keywords: regents review summary exponents logs



Organizational Information


  • Grades/Course: Regents 3
  • Lesson Number: Review
  • Time Required: 45 minutes. The amount of time spent on the interest formula derivation/explanation can be cut by 5 minutes by just giving the formula.
  • Original Author: - mepstein mepstein


Big Ideas

Essential Question(s) for this Lesson

  • How are logs and exponents related?
  • What are some good problem solving methods when using logs and exponents?
  • (There are many more EQ's one could use around logs and exponents.. how they relate to nature, interest, etc, but since this is a review lesson, the goal is to more modest!)

NYS Standards Addressed for this Lesson

A2.CM.1, A2.CM.5 (and maybe .6), A2.CM.7, A2.CN.4, A2.CN.7, A2.N.1, A2.A.6, A2.A.8-12, A2.A.18-19, A2.A.27-8,A2.A.51,A2.A.53-4

Evidence of Student Understanding (Assessment) for this Lesson

  • Students will answer questions in initial exponent review activity. That will help measure understanding of exponents
  • Worksheets will be examined as I canvas the room, to look for misunderstandings.
  • Students will be asked to do an interest problem at their seat to be handed in.
  • Students will be asked for answers to several of the Worksheet problems.


Lesson Preparation


Student Preparation Prior to this Lesson

Students should have already completed unit on logs and exponents. This is a review.

Materials Required


Teacher Resources

The website from the Jefferson Math Project is a great resource for Regents review material. Though I did find several errors in the worksheets, thus, be careful!

Specific Purpose(s) or Objective(s)

  • Review Exponents and Logs
  • Improve Students' problem solving ability involving logs and exponents
  • Deeper understanding of formulas and identities involving logs and exponents

Lesson Sequence


Hook

  • Mention that investing money is exponential, and one uses logarithms to solve some many financial problems. Also human hearing is very sensitive to changes in energy, and in fact, decibels are measured using logarithms (db = 10 log (I / 10^(-12)), 0 db means energy is 10^(-12), 120 db means energy is 10^(12).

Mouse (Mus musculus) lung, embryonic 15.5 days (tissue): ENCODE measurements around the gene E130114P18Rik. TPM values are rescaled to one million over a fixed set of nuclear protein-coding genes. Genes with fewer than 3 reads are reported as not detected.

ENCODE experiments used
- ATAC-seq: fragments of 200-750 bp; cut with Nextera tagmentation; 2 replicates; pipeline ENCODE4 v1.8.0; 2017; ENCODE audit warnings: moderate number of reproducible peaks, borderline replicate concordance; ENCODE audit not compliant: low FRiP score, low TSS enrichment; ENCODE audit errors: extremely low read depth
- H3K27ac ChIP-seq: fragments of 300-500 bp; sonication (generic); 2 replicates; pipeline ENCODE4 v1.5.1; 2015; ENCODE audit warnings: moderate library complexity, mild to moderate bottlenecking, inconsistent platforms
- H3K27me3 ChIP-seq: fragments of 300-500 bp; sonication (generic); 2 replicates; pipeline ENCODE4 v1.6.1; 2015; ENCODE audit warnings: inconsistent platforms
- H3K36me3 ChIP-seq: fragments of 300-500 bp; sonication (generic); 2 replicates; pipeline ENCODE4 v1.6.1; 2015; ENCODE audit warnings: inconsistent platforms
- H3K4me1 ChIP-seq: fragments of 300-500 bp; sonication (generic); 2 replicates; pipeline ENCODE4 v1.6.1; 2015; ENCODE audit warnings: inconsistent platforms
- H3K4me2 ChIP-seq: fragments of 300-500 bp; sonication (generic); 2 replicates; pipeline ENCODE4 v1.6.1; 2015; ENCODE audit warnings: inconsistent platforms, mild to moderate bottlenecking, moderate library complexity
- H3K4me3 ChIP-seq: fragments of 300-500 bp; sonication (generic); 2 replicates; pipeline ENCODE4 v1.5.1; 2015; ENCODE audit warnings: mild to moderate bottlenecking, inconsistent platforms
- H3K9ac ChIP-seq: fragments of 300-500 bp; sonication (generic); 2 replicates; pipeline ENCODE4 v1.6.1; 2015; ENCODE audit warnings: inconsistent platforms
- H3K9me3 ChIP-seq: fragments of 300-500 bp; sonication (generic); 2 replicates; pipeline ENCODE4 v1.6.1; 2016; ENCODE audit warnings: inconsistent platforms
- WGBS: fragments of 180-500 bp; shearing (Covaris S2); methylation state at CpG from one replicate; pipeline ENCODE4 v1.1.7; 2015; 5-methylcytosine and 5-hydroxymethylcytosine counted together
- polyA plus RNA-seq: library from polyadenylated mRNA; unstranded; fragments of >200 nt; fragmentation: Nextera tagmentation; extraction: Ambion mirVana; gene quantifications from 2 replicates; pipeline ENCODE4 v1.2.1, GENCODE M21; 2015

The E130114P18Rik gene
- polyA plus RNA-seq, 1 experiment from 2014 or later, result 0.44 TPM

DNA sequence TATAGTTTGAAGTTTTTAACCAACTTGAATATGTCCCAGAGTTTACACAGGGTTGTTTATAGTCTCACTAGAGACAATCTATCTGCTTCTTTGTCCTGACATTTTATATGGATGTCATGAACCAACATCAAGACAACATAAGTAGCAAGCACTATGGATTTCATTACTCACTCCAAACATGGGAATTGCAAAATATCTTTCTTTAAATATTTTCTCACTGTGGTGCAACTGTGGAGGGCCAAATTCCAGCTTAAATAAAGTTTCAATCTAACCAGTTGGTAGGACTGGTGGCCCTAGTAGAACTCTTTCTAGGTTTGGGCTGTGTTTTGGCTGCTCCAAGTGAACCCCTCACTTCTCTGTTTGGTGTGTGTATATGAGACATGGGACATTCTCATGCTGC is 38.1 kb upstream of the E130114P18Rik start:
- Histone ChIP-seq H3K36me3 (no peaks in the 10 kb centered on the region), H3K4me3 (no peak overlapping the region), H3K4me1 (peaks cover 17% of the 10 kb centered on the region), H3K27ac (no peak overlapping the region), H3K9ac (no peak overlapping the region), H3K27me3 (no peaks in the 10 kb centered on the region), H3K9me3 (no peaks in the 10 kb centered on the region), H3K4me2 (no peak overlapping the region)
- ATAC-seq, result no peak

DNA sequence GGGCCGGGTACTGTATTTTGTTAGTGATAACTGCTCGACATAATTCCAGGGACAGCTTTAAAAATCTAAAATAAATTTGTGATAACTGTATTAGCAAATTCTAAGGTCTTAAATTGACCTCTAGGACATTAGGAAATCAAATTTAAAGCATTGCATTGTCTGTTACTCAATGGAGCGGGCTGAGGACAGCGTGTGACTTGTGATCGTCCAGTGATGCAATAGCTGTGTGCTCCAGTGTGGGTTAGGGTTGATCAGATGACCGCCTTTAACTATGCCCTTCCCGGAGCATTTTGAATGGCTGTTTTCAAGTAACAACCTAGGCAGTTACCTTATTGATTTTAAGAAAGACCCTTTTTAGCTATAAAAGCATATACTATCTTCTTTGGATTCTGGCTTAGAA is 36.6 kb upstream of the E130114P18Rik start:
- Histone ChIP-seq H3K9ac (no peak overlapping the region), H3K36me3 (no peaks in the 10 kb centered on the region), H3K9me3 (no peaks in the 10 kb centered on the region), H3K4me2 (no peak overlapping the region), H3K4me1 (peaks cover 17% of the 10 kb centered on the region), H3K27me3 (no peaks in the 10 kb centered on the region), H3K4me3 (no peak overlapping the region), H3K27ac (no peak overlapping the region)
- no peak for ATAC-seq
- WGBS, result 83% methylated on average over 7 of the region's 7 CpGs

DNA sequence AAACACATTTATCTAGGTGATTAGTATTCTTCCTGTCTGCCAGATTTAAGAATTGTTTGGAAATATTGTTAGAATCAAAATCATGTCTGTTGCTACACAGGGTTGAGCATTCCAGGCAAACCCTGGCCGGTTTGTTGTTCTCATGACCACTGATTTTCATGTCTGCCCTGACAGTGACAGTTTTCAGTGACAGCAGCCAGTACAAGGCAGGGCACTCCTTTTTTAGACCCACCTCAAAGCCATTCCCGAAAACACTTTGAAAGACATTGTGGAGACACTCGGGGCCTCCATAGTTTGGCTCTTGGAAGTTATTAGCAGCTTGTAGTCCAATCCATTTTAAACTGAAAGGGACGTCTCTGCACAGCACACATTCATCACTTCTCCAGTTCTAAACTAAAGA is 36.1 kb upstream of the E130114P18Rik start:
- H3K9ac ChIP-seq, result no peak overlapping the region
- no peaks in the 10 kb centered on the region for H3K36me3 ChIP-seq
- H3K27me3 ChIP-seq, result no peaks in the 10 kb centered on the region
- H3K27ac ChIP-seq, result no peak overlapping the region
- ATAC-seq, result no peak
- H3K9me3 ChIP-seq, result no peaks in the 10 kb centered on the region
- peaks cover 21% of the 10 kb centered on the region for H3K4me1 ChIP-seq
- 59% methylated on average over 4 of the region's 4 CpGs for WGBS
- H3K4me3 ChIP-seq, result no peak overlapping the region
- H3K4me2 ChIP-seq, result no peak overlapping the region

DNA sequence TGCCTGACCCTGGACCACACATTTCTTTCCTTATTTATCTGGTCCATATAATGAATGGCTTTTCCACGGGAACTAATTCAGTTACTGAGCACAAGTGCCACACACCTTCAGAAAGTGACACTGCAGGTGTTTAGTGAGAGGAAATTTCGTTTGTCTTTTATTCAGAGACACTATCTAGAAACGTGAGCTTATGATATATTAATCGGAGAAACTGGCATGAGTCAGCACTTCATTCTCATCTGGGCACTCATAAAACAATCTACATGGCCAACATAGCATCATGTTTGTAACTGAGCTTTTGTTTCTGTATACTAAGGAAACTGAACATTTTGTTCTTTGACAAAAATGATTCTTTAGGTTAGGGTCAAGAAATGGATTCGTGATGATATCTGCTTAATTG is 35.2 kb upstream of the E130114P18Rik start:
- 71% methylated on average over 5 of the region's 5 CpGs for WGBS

On Board at Start of Class

  • Do Now: Write first names on paper, and "tent" in half
  • Grab Formula Sheet and worksheets. Fill in as much of formula sheet as you remember.
  • Objective: (see above)
  • H/W: Finish marked problems on worksheet


Step by Step Explanation of Activities/Strategies

  1. Hook (1 minutes).
  2. Exponent Round-Robin Game. This takes part as a K of KWL. During game, as formulas come up, write them down on board (7 minutes)
  3. Give students a minute to work on problem 3 in Exponential Equations. Coach them to solution. (2 minutes)
  4. Do the same for problem 8. (3 minutes)
  5. Introduce log formulas (8 minutes)
  6. Have students do 4 Log Properties and Equations worksheet problems marked as "In Class" and go over solutions (10 minutes)
  7. Give interest formula on board and explain. Amount=Principle(1+r/n)^(nt). By subsituting k=n/r, this turns into Amount=Principle(1+1/k)^(krt). As k->inf, this turns into Amount=Principle*e^(rt). Discuss with students how to solve for each of the possible unknowns. (10 minutes)

Closure

  1. Reflection - 3 minutes
  2. Query in terms of fingers how well they understand exponents and logs.



Accommodations for Students with Disabilities or Diverse Learning Styles:

  1. Since this is a review, it really doesn't lend itself well to differentiated instruction. THere should have been plenty of opportunity in introducing logs and exponents during the main unit for students to get these big understandings. During the regents, it is all about problem solving and recall. Thus, this review actually gives the teacher an opportunity to observe if students understand well enough to nail the Regents questions on exponents and logs.
  2. During exponent game, questions will be both read aloud and displayed on overhead.
  3. Worksheets done in class can be finished at own pace for H/W.
  4. Plenty of additional problems and optional problems for advanced students.